Everyone Has A Story To Tell


As a career New York Yankee, Derek Jeter won five World Series titles, five Silver Slugger awards, and five Gold Gloves. He played on 14 All-Star teams and ranks sixth on the all-time hits list. He was a player that defined big moments in the sport. He marked his 3,000th hit with a home run, earned the moniker Mr. November for his post-9/11 postseason heroics, and most recently won his last game in Yankee Stadium with a walk-off hit. It’s a story of a celebrated leader and Hall of Fame player.

Yet some followers of the game tell a very different tale of Jeter’s career. ESPN’s Keith Olbermann recently delivered a tirade in which he denigrated Jeter and exposed his major limitations, especially as a defensive player. Through statistics, Olbermann showed that Jeter was only a slightly above-average player who played for a long time on a very good team.

So how could Derek Jeter be both a Hall of Fame player with a storied career and a mediocre shortstop who overstayed his welcome? Because our sentiments define the context in which we tell a story. Keith Olbermann didn’t appreciate the ongoing adulation for Jeter throughout his final season, thus considering Jeter overrated and using data to prove his point.

This psychology plays out on a much larger scale in the world of economics and financial markets. When asked to offer an outlook for the economy, there are economists, investors, and individuals who are doubtful and despondent just as there are those who are confident and calm. They have access to the same market information and news headlines, yet often emphatically tell contradictory stories. And while we often default to consensus when many indicators point the same way, we’re continually reminded—as in 2007/2008 when consensus said the economy would avoid recession— to fend for ourselves and make our own decisions.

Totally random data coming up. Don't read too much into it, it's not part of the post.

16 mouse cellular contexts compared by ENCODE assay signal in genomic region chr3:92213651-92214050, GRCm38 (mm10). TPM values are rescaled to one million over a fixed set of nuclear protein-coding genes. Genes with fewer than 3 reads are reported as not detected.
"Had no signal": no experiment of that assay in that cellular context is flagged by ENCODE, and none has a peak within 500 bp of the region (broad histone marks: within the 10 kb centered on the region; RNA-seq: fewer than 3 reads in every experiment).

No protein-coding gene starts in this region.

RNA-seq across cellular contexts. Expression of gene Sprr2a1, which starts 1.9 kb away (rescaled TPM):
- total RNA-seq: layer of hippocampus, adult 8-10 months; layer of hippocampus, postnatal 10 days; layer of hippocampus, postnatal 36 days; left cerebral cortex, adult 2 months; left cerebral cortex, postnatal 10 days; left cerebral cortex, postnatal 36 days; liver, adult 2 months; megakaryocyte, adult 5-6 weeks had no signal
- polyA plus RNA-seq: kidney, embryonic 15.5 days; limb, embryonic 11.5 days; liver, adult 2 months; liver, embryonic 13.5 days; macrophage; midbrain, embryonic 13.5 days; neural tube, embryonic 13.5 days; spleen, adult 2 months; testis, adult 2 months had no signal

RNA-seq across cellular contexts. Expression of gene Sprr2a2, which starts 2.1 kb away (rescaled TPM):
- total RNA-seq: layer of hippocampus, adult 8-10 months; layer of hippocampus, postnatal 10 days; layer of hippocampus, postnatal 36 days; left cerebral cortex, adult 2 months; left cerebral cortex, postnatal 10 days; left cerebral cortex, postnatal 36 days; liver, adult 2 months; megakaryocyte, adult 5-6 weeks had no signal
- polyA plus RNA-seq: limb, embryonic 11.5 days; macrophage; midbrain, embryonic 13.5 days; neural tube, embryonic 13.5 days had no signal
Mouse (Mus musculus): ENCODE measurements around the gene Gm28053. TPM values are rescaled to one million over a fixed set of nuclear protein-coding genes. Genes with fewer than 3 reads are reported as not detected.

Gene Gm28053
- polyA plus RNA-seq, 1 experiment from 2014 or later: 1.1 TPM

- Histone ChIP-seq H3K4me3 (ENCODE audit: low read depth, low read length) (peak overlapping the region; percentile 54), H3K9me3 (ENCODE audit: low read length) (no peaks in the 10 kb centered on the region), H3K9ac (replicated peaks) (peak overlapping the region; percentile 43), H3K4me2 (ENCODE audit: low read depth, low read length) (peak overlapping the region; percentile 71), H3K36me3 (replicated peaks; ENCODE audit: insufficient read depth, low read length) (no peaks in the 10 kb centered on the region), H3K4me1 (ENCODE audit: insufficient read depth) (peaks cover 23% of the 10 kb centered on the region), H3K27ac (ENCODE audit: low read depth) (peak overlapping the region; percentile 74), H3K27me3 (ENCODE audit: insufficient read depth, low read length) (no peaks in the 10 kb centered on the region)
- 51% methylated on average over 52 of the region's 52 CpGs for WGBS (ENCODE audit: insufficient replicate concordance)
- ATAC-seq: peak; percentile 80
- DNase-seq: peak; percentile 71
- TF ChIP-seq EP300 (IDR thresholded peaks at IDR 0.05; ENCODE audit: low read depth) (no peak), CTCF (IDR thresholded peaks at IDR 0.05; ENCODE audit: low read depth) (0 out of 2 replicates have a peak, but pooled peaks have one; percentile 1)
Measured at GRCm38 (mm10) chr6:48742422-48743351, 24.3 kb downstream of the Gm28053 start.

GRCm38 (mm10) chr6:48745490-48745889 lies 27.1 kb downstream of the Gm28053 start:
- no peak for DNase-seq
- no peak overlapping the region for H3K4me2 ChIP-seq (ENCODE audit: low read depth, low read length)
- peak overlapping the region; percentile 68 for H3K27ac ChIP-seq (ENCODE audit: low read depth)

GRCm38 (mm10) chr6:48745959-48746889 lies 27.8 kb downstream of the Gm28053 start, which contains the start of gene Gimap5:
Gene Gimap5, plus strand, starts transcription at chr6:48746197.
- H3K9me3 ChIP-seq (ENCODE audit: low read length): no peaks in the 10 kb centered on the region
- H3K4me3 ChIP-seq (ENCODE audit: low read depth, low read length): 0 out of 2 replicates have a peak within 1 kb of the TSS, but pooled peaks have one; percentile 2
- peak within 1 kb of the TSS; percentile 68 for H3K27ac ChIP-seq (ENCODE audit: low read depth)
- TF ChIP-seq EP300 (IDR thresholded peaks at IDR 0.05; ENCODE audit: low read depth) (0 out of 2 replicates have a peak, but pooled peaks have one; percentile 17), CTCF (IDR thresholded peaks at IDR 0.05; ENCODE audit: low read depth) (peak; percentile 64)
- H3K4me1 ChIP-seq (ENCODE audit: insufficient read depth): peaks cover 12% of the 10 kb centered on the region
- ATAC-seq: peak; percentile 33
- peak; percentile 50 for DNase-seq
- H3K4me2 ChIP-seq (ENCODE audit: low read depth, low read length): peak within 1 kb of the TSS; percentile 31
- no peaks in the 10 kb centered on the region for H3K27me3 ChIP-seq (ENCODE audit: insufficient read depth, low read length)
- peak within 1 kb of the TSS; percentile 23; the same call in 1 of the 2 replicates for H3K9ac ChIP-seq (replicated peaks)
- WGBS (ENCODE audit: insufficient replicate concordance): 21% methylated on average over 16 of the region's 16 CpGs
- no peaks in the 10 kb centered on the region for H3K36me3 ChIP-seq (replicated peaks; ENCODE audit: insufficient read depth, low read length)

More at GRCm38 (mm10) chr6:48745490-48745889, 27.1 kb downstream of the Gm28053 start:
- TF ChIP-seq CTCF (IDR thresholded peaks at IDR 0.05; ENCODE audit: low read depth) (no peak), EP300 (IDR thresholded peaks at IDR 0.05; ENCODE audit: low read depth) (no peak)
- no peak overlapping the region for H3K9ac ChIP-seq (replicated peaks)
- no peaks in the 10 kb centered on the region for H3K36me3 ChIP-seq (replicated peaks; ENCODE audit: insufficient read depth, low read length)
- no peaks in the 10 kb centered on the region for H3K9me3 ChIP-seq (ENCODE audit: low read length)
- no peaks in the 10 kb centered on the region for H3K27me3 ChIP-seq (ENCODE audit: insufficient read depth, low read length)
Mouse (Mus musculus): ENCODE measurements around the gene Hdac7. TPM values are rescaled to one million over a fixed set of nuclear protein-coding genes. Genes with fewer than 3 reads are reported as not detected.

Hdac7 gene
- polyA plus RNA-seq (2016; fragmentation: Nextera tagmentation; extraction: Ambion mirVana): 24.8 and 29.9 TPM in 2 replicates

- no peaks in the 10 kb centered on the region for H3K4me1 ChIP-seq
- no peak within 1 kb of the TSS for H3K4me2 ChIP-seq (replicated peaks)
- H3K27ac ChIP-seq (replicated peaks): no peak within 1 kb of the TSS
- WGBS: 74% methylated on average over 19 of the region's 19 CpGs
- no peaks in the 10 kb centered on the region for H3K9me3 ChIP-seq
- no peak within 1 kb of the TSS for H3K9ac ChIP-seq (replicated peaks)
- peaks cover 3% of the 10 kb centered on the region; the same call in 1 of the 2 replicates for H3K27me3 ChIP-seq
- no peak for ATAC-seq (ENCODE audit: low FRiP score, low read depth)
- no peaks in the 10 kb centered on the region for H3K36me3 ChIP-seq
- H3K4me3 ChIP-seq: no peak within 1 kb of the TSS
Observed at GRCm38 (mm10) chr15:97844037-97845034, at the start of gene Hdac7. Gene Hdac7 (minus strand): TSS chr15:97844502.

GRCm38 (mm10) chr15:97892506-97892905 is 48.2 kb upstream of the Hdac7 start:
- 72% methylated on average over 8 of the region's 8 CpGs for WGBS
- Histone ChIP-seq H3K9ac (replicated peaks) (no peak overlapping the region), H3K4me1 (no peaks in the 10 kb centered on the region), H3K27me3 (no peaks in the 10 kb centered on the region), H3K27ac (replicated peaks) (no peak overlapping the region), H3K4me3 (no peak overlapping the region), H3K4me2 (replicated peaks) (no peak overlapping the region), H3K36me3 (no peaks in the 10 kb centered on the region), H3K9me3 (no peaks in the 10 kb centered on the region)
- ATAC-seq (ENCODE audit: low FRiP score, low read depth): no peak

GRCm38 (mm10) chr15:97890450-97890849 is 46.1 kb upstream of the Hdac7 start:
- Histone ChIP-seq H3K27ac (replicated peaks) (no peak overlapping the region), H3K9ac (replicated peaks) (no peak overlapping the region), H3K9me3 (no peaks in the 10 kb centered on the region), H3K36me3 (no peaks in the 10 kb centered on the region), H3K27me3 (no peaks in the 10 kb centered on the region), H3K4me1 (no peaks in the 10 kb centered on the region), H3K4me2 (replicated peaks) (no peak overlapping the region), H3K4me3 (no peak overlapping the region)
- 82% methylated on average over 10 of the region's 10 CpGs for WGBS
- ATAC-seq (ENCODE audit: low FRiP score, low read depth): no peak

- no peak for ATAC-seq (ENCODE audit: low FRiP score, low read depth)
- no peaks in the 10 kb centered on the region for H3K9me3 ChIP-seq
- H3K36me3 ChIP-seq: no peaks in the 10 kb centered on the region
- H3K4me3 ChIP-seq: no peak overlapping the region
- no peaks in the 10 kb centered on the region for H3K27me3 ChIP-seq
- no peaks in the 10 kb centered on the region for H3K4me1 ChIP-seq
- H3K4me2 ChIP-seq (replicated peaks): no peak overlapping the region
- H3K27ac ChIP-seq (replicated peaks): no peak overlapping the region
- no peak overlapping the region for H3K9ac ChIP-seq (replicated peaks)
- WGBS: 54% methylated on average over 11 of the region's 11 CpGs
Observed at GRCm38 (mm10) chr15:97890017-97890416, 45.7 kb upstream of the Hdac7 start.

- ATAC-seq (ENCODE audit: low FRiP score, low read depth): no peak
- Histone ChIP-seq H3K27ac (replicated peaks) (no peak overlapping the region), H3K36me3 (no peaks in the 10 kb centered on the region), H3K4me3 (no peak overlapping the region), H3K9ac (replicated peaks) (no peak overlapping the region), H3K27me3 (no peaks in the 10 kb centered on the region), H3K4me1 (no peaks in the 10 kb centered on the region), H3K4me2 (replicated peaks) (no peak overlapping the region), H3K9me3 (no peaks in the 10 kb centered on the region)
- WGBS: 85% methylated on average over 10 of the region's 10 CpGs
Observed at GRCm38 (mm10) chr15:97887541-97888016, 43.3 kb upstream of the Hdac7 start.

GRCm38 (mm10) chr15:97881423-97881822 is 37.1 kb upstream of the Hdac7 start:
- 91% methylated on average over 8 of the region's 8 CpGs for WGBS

We are all programmed to generally trust experts when trying to inform our decisions. We often allow leaders in economics to sway our financial choices without exploring why economists say what they say. The particular context of the story an economist tells sometimes reflects both his existing sentiment about the economy and his underlying agenda.

Such an agenda inspired Keith Olbermann to tell his story about Derek Jeter’s unremarkable career. Controversial segments like his almost always get people talking and provide a ratings bump. Indeed, Olbermann’s show posted the rant to YouTube, where it garnered more than 1.3 million views and now ranks as Olbermann’s second most popular video out of more than 1,000 videos (as of Oct. 24, 2014).

Similarly, economists and leaders in the financial world occasionally cherry-pick or “spin” data to follow a storyline, sometimes because of political pressure from Washington (especially amid elections) or their underlying belief about the state of the economy. For example, an economist or news agency that has previously stated confidence in economic growth or has ties to current political leadership might magnify strong unemployment insurance claims numbers, while deflecting focus from the number of underemployed workers. Recently, almost all major news outlets reported that in the week ended Oct. 11, unemployment insurance claims fell 23,000 to a seasonally adjusted 262,000, the lowest level in 14 years, according to the Labor Department. In addition, the “U-3” unemployment rate recently sunk below 6% for the first time since the recession began. Some economists described these statistics as signs of a drastically improving labor market.